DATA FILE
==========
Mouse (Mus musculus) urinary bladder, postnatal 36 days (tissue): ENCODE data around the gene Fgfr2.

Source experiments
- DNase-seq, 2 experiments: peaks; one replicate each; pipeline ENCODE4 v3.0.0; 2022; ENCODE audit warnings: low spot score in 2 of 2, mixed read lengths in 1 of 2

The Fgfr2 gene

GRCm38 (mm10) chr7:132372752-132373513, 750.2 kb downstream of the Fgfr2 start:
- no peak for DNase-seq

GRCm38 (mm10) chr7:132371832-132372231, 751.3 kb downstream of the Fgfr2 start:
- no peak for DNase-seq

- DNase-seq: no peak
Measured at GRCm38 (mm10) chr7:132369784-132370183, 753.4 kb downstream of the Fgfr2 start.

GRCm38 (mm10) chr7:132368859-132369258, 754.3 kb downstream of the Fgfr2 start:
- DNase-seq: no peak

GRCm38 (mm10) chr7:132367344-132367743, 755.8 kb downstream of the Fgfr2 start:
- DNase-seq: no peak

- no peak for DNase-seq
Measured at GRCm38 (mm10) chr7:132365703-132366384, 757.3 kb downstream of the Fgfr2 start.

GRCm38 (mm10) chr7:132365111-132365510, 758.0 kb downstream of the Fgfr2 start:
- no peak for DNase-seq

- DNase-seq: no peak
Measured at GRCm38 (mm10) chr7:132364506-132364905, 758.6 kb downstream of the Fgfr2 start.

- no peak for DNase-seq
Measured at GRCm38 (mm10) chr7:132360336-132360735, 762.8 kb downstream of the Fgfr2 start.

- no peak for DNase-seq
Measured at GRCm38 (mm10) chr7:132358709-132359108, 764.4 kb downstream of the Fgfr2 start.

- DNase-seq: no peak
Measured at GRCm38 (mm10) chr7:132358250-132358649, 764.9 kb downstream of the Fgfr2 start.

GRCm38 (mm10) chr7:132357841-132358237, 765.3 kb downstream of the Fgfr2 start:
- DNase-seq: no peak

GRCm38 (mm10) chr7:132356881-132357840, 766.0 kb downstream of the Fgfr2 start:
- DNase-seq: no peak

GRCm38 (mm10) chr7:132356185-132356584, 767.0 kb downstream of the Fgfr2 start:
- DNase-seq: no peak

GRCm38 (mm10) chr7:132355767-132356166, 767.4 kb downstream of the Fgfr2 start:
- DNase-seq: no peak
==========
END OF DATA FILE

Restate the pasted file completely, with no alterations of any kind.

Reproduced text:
Mouse (Mus musculus) urinary bladder, postnatal 36 days (tissue): ENCODE data around the gene Fgfr2.

Source experiments
- DNase-seq, 2 experiments: peaks; one replicate each; pipeline ENCODE4 v3.0.0; 2022; ENCODE audit warnings: low spot score in 2 of 2, mixed read lengths in 1 of 2

The Fgfr2 gene

GRCm38 (mm10) chr7:132372752-132373513, 750.2 kb downstream of the Fgfr2 start:
- no peak for DNase-seq

GRCm38 (mm10) chr7:132371832-132372231, 751.3 kb downstream of the Fgfr2 start:
- no peak for DNase-seq

- DNase-seq: no peak
Measured at GRCm38 (mm10) chr7:132369784-132370183, 753.4 kb downstream of the Fgfr2 start.

GRCm38 (mm10) chr7:132368859-132369258, 754.3 kb downstream of the Fgfr2 start:
- DNase-seq: no peak

GRCm38 (mm10) chr7:132367344-132367743, 755.8 kb downstream of the Fgfr2 start:
- DNase-seq: no peak

- no peak for DNase-seq
Measured at GRCm38 (mm10) chr7:132365703-132366384, 757.3 kb downstream of the Fgfr2 start.

GRCm38 (mm10) chr7:132365111-132365510, 758.0 kb downstream of the Fgfr2 start:
- no peak for DNase-seq

- DNase-seq: no peak
Measured at GRCm38 (mm10) chr7:132364506-132364905, 758.6 kb downstream of the Fgfr2 start.

- no peak for DNase-seq
Measured at GRCm38 (mm10) chr7:132360336-132360735, 762.8 kb downstream of the Fgfr2 start.

- no peak for DNase-seq
Measured at GRCm38 (mm10) chr7:132358709-132359108, 764.4 kb downstream of the Fgfr2 start.

- DNase-seq: no peak
Measured at GRCm38 (mm10) chr7:132358250-132358649, 764.9 kb downstream of the Fgfr2 start.

GRCm38 (mm10) chr7:132357841-132358237, 765.3 kb downstream of the Fgfr2 start:
- DNase-seq: no peak

GRCm38 (mm10) chr7:132356881-132357840, 766.0 kb downstream of the Fgfr2 start:
- DNase-seq: no peak

GRCm38 (mm10) chr7:132356185-132356584, 767.0 kb downstream of the Fgfr2 start:
- DNase-seq: no peak

GRCm38 (mm10) chr7:132355767-132356166, 767.4 kb downstream of the Fgfr2 start:
- DNase-seq: no peak